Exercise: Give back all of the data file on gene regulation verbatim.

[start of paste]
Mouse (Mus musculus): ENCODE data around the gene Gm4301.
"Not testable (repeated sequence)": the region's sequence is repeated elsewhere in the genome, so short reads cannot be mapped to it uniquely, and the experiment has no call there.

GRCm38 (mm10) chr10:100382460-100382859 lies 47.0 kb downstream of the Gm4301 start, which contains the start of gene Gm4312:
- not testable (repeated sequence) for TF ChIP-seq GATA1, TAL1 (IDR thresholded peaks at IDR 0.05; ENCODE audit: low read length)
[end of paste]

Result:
Mouse (Mus musculus): ENCODE data around the gene Gm4301.
"Not testable (repeated sequence)": the region's sequence is repeated elsewhere in the genome, so short reads cannot be mapped to it uniquely, and the experiment has no call there.

GRCm38 (mm10) chr10:100382460-100382859 lies 47.0 kb downstream of the Gm4301 start, which contains the start of gene Gm4312:
- not testable (repeated sequence) for TF ChIP-seq GATA1, TAL1 (IDR thresholded peaks at IDR 0.05; ENCODE audit: low read length)